Friday, December 31, 2010

The Ones Left Behind

I was looking at the website of an orphanage in Kenya that someone had told me to check out. They said on their website that when they received a child they would test them for HIV/AIDS and then if they were negative they would find them an adoptive family. If they were positive they were settled into the orphanage for the long haul, expected to just wait there until they turned 18 and aged out.

One tiny little + sign destroys their life. You might think it’s because they are sick or because they are dying or because they are contagious that they are stuck in that orphanage. That’s not the reason. It is because of lies, misconceptions, and stigma that they are stuck.

I wish I could gather the entire world together and stand on a big tall hill and yell…

HIV can NOT be transmitted by hugging, kissing, touching, changing diapers, sharing drinks, or wiping noses.

HIV is spread through sex, shared needles, or from mother to child. There has NEVER been an instance of accidental transmission in a household setting.

Children on ARVs (HIV/AIDS medication readily available in the states) are expected to live normal lives. They will be able to marry and one day have children of their own.

If I took you to that orphanage in Kenya you would never be able to tell me which of the children were HIV positive and which weren’t. I could leave you there for years, allowing you to unknowingly change diapers, clean cuts, wipe noses, and give kisses to the positive kids and you would not contract the disease. (The only way for this to be possible would be if an HIV positive child was bleeding, you were bleeding, and you put the two cuts directly together. The HIV virus dies when it hits the air so touching spilled positive blood with an open sore wouldn’t even give you the virus).

The only difference between the positive and negative children is that one needs medication and one doesn’t. And of course that one is left behind, while one is taken home.

Jesus doesn’t see the HIV positive kids differently. He doesn’t give up on them because of their status. He doesn’t separate them out from the healthy ones and shake his head sadly at their hopeless future. When God commanded us to look after orphans, he didn’t mean just the healthy ones. He didn’t mean just the cute ones. He didn’t mean just the babies. Orphan care isn’t supposed to be easy.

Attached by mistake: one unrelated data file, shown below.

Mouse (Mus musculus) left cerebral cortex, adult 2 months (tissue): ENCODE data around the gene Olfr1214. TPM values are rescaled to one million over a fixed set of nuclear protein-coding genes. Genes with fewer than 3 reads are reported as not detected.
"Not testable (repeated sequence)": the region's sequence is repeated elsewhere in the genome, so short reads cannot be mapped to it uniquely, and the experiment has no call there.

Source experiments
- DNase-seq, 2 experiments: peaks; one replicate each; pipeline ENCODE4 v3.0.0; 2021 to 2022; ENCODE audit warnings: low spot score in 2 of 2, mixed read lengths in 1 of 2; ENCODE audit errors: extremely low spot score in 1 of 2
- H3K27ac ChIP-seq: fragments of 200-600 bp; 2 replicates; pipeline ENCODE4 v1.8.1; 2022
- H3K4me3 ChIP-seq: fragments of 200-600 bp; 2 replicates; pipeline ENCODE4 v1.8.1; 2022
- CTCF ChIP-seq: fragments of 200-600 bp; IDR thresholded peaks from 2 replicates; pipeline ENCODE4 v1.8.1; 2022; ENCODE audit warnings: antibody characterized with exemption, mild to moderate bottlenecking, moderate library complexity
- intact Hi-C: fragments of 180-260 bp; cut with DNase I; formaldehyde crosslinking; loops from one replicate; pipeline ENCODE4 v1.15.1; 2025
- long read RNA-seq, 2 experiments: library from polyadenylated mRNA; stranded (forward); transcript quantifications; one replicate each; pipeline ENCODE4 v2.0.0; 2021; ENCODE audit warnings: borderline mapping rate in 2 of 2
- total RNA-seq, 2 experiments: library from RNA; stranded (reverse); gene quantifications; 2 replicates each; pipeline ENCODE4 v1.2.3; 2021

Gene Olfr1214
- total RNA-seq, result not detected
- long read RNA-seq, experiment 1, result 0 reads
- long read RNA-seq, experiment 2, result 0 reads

What can you do?

Spread the word! Write a blog post, make a facebook status, and/or tell your friends the truth about HIV/AIDS (you can use the video below to help)

- Donate to organizations working to bringing these kids home ( and )

- Consider adopting a HIV+ child

- Know a family considering adoption? Ask them if they’ve considered an HIV+ child and share the facts with them

- Sponsor an HIV positive child. You can do this through World Vision, Compassion, etc… or if you want to support a smaller organization check out Our Own Home, an orphanage in Uganda for HIV+ children.

Got more ideas? Let me know J

Help empty those orphanages. Help end the lies, misconceptions, and stigma. Help bring these beautiful kids home.

* facts taken from

Monday, December 13, 2010

My Heart Baby

This is the story of the baby that stole my heart. This is the story of how God taught me how to love and more importantly how to let go. This is the story of Esther.

During the summer of 2008, while I was on a mission trip in Costa Rica, God used the book of Esther to first call me to a life lived for orphans. Since then the name and story of Esther have always held a special place in my heart.